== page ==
And according to the Financial Times, this is a pretty big thing in the UK too! ( Link to FT article)

Which brings me to the basic fact being mentioned here, that wealth is used as a tool to establish membership to this elite club of swag. It is disturbing, that times have changed, from earlier times where wealth was hidden and understated. I remember that most wealthy expected their next-gen to underplay their wealth and live simple lives. Some where along the line, things have changed.

And this had implications for our next-gen kids. Firstly, as the FT article above mentions, that this does become an ostentatious display of wealth, with the possibility of each one trying to outdo the other.

Secondly in families of wealth, one often finds that the next generation kids display wealth, while the others are playing a very understated role. Why does this happen? what causes the difference in behaviour? Any thoughts?

I have a couple of thoughts on this based on the interviews that I have been doing for a research project, but would invite your comments on this. What do you think?

On a parting note, I asked a group of students for their possible explanations for the swag ?The answer?

YOLO !

I rushed to Google this again!!!

PS:  You Live Only Once….

 

 

Getting the next generation interested in the family business…

The FT talks about the need for inviting the nextgen into family businesses. It has some interesting feedback on how to invite the nextgen in, the need for not having competition and egos, and the need for getting these next generation on your side.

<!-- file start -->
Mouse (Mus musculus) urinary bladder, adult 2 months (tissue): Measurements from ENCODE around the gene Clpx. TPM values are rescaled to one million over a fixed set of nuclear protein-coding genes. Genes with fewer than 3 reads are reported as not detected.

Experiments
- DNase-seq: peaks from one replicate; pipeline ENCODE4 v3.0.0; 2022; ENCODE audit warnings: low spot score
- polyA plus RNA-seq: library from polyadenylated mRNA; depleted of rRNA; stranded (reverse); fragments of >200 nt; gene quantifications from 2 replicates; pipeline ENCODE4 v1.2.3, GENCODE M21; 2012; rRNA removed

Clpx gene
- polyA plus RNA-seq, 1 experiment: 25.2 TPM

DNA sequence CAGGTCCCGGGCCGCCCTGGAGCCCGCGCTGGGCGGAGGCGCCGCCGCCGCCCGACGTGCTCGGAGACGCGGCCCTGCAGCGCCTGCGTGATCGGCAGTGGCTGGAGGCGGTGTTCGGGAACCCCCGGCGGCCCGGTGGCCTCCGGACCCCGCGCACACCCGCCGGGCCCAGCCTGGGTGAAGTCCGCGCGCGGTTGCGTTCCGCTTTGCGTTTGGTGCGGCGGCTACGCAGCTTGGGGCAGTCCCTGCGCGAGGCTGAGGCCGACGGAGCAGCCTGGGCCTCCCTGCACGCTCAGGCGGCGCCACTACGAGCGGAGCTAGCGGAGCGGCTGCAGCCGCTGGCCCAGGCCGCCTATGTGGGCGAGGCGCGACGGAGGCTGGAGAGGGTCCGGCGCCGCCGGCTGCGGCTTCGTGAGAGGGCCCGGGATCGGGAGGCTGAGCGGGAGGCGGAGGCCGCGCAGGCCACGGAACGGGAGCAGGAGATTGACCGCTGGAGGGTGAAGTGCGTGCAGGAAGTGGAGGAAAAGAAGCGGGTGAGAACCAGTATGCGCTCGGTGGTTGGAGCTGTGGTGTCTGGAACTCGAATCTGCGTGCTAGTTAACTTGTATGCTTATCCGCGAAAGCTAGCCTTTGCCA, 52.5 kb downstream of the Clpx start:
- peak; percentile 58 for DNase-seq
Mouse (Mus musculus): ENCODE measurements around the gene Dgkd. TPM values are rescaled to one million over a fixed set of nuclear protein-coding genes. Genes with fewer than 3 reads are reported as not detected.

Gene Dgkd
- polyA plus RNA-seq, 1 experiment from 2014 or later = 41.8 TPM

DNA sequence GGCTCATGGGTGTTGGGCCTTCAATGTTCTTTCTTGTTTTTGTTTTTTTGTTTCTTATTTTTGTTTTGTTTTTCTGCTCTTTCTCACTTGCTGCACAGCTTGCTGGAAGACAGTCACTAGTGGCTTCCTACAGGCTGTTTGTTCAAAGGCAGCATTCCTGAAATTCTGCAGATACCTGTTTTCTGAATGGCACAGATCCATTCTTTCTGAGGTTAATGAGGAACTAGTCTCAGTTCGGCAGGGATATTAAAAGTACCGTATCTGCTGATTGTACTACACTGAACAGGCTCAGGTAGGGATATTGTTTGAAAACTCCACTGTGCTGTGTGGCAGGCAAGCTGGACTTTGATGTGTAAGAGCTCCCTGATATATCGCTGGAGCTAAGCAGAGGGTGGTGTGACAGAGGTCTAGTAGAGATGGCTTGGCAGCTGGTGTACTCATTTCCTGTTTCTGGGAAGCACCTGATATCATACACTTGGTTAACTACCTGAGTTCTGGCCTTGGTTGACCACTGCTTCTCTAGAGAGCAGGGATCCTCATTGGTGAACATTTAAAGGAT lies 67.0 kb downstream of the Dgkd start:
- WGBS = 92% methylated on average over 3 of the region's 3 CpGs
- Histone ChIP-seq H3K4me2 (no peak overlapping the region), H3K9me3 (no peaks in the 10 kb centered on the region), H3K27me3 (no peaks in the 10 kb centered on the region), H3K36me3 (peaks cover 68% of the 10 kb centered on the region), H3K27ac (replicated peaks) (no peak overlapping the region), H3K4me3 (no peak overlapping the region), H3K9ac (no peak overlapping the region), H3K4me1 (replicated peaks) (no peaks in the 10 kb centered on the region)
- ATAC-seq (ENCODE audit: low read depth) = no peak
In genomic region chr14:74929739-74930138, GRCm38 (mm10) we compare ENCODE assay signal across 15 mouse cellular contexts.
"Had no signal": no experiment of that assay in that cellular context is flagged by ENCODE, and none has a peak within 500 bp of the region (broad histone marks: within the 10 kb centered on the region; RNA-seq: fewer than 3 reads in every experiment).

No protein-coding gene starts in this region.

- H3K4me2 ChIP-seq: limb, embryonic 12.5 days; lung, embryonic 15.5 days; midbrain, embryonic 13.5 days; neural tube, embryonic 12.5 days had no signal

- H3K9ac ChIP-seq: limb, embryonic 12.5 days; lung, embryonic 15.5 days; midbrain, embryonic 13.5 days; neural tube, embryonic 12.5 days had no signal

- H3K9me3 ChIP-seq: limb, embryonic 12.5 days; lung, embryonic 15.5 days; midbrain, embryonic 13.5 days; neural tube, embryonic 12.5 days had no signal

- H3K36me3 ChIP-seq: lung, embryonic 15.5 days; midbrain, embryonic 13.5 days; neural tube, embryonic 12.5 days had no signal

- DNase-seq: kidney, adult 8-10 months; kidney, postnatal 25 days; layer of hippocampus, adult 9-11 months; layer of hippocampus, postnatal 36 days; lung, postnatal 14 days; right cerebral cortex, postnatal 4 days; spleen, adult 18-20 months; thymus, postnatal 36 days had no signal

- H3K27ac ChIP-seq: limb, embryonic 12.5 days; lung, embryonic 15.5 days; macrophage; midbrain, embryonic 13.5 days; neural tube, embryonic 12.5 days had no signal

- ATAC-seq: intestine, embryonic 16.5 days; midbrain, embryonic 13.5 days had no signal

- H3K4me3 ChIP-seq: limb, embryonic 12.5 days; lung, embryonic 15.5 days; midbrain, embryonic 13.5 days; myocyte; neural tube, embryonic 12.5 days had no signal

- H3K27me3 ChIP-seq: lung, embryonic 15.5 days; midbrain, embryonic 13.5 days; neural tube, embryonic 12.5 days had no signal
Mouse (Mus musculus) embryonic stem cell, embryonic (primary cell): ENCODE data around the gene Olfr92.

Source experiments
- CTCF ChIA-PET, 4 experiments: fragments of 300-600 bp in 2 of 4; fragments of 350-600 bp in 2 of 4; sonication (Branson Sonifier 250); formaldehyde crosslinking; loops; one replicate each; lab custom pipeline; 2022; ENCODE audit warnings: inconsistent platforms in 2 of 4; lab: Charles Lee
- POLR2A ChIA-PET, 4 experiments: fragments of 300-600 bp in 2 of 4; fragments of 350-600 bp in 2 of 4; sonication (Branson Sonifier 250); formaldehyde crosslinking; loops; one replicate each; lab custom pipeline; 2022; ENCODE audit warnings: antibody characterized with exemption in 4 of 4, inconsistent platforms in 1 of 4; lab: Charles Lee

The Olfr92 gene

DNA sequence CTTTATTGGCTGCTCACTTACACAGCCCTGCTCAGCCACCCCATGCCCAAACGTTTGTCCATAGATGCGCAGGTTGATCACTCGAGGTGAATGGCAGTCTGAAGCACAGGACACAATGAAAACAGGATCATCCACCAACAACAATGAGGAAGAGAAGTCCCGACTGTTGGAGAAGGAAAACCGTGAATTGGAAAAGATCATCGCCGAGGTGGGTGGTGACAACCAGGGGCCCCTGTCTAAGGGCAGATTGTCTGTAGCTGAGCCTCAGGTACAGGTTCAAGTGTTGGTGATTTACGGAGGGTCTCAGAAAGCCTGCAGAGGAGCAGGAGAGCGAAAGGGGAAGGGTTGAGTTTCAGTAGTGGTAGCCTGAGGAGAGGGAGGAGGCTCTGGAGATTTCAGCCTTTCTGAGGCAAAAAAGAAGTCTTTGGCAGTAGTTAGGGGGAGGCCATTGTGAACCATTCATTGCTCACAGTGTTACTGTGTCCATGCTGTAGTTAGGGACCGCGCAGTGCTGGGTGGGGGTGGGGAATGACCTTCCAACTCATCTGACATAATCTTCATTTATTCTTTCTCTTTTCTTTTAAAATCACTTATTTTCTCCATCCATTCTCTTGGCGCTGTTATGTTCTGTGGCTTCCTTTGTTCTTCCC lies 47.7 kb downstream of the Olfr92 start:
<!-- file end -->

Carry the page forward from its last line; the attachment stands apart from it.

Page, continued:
Faced with the great opportunities that this new generation has, and the fact that the legacy businesses may not offer the same level of opportunities, it makes it even more important to consider this very very carefully.

EY has shown in its report last year, in a global study that less than 7% want to join the family business. This is an alarming figure and the founder generations need to pay attention to this if they want to see perpetuity of the family business, or make alternate plans, like sell off or hand it over to professionals to run. But having the next generation on your side, becomes imperative.

Raymond’s mature step….

In the ET dated 9th June, 2016, the story of Raymond turning around is an insightful article. It talks about how a family business having a well known brand which was declining in profits. The family stepped aside and brought in a professional manager to run the company. What is interesting is, that the family also empowered him to take decisions which included selling off some divisions, and even reducing staff! Not the easiest decisions to agree on. The company has turned around successfully in two years time, the article goes on to state.

This brings out a very important aspect in family businesses, which the inheriting generations can pay attention to. It is important to realize, that just because there is a family business, does not mean that a family member has to run it. Families and businesses are two different systems and each has its own rules. Families are sometimes bound by the notion that the family membership entitles a family member to be a part of the business, and the next generation should and must join, regardless of qualification or capabilities. This is a very dangerous precedent and could lead to disastrous consequences, and could put the business at risk. Additionally, there should be maturity in the family to realize that if the business can be run by some else, then it is best to step down in favor of this person. A business should be run as a business. this is the only way, a business can thrive and subsequently support the family.